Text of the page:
Will the Soviet empire survive 1984?
Poland may well mark the beginning of the end for the Soviet empire. The most important link in the mailed vest guarding its western flank has become unhinged, portending an unraveling of the entire system.
The Kremlin finds itself in a no-win situation. To send troops against Poland would plunge all Europe into another Dark Ages; but nonintervention signals both a failure of will and of ability to control Eastern Europe.
Moscow's problems in imposing its will along Russia's borders produce much more serious consequences for Soviet imperial interests than America's defeat in Indochina for US positions abroad. None but a few ideologists imagined that American interests were seriously jeopardized by events in Indochina. But centuries have shown how vital is Poland to Russian security. Either Poland or Russia has usually dominated the other; but, if both were weak, Poland often served as the invasion route for Western armies.
Warsaw now threatens Moscow, not as before, by force of arms, but by its democratic upsurge against Soviet-style rule. Solidarity is more than a trade union or even a political party. It is a popular movement demanding self-rule as well as economic change. Though Lenin warned that the party must lead -- not tail -- the people, Solidarity has become the avant-garde, the party at best the tail.
Solidarity's transforming role, the revitalization of Poland's parliament, greater democracy within the party itself -- all these and other changes underway in Poland will elicit a domino ripple throughout Eastern Europe and even the USSR. "If the Poles can do their thing, so can we." This line of thinking will spread from one erstwhile satellite to another.
The Kremlin's failure of will abroad is certain to exacerbate control problems at home. For decades the Politburo has tolerated a degree of dissent and deviation unthinkable in Stalin's time. To be sure, the Soviet authorities violate their own legal norms in persecuting dissidents, but the overall picture shows them losing their grip. The regime commutes death sentences for treasonable acts, sometimes in response to foreign pressures. Army commanders discharge troublemakers rather than throw them in the brig and admit they can't maintain discipline. Prison wardens fear hunger strikes by rebellious inmates. Soviet psychiatrists balk at condemning sane men to psychoprisons lest they be ostracized by foreign peers. The Kremlin suppresses requests for emigration visas, but it has permitted an exodus of over 300,000 Jews and other minorities in the last decade, a flood compared to earlier times.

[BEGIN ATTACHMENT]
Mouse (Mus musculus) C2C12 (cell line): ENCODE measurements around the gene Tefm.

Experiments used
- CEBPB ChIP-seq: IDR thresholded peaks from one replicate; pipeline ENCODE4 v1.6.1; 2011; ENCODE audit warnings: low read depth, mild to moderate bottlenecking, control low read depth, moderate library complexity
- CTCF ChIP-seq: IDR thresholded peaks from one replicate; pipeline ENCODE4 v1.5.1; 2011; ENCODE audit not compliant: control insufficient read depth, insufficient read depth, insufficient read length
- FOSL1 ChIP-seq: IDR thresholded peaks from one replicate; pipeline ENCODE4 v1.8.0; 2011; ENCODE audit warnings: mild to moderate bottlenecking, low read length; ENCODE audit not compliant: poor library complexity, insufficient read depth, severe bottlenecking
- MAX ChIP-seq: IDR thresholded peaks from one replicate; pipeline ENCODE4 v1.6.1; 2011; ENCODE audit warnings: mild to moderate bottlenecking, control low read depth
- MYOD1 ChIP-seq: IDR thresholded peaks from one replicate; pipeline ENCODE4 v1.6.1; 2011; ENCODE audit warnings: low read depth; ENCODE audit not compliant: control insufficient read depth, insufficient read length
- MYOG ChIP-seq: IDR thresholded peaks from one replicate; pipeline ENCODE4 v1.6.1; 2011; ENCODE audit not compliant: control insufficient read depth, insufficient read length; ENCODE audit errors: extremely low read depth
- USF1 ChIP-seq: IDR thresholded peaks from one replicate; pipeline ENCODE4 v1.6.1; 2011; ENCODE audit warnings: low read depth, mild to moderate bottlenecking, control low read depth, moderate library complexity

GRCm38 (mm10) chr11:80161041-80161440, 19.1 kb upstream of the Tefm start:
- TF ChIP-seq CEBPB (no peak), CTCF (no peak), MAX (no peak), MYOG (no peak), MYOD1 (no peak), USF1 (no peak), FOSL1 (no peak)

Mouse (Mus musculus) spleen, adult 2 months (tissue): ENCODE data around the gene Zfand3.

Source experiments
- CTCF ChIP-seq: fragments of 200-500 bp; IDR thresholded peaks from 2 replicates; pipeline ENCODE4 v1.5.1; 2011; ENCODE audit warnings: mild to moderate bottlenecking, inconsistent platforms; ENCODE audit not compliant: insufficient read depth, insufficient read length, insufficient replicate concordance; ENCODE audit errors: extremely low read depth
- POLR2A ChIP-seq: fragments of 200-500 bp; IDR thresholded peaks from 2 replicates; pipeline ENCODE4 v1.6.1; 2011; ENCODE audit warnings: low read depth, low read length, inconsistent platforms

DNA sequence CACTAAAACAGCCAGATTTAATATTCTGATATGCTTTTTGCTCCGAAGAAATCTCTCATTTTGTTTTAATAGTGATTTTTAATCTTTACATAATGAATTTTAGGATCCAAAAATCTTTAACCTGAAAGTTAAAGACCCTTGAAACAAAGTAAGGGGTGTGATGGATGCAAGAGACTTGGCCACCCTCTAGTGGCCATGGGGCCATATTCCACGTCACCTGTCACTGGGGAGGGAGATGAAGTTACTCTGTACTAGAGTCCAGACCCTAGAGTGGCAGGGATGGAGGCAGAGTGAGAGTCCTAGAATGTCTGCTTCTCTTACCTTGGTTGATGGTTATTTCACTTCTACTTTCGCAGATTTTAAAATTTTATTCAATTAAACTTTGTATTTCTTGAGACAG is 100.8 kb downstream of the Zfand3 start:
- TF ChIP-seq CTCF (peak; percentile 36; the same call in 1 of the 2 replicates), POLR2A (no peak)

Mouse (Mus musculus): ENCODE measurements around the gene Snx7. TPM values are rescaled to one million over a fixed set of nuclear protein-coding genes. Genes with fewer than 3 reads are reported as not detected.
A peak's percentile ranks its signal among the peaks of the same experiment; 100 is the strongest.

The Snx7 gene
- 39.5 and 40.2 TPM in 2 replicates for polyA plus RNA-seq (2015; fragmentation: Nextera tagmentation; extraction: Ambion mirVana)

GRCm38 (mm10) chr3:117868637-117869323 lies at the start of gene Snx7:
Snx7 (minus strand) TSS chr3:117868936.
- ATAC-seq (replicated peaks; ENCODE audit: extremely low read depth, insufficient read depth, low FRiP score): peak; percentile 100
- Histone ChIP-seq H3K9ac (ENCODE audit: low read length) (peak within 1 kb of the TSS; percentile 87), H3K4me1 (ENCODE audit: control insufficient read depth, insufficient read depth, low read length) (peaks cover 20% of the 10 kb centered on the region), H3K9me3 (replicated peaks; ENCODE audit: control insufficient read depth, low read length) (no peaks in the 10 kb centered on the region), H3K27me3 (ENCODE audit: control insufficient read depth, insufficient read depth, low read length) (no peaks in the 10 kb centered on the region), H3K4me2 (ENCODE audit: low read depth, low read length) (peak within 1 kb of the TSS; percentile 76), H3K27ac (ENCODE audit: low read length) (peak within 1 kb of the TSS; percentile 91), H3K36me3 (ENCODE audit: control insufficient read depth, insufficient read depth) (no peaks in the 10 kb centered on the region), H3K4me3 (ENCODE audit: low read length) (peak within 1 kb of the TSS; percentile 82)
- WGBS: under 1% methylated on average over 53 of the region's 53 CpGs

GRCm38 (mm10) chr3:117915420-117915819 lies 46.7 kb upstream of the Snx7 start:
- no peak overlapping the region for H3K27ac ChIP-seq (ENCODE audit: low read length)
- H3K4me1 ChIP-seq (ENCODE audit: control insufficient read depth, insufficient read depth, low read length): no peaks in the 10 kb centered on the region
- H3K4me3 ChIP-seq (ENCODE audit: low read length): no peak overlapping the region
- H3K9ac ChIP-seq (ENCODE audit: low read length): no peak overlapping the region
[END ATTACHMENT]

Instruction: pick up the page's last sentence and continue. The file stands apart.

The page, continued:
Why? All the concessions reflect systemic weakness. Moscow must beg, hat in hand, for the right to buy Western technology and grain. The leaders are exhausted from incessant struggle and from sheer age. They hold fast, having failed to introduce younger blood and innovative spirits into the leading ranks. Mindless momentum produces more missiles and tanks than needed; the system's genius is to take on such burdens as bailing out Cuba and Ethiopia (before being evicted, as in Egypt and much of Africa). All this stretches the system to the point where it is unable to cope with a real challenge to Soviet interests as in Poland.
As the empire unravels, the men who succeed Brezhnev will consider sterner measures to reassert Moscow's rule. This contingency was examined in simulations held at Boston University. Our scenarios focused on a Soviet succession crisis accompanied by independence movements in Eastern Europe and by demands for better living within the USSR. Hard-line leaders moved to the fore, backed by the military, but they chose to batten the hatches of internal stability rather than embark on foreign adventure. They saw that war against Poland could ignite popular unrest among related peoples of Belorussia and the Ukraine, just as an attack on Romania would stir ethnic unrest in Soviet Moldavia. They remembered the guerrilla warfare waged by Polish partisans against the Red Army in the 1940s, a picnic compared to the resistance heavily armed Poles could mount today.
Moscow's response to its disintegrating empire depends also on the carrots and sticks it perceives in the West. Reagan has wisely warned that invasion of Poland would kill arms talks and elicit severe economic sanctions. No need to crow now. Rather, we must show the Kremlin how it might gain from a world without empire. We must demonstrate a willingness to negotiate on nuclear arms, expanded trade, and other issues of great import to Moscow. The West would do well to show its willingness to pursue foreign policy without being the first to resort to arms.
We all have lessons to absorb about empire. Empire-building is exhilarating but costly, especially in resources diverted from domestic needs. Rule by diktat is not viable in this age of nationalism and transistor communication. Exploitation of one people by another may seem profitable for a time, only to boomerang in the long run. Russia's rebuff in Poland resembles that which the US suffered in Cuba a generation back.
The economies and fates of all peoples are vulnerable to each other, but free association based on mutual advantage is the only workable answer to the dilemmas of global interdependence.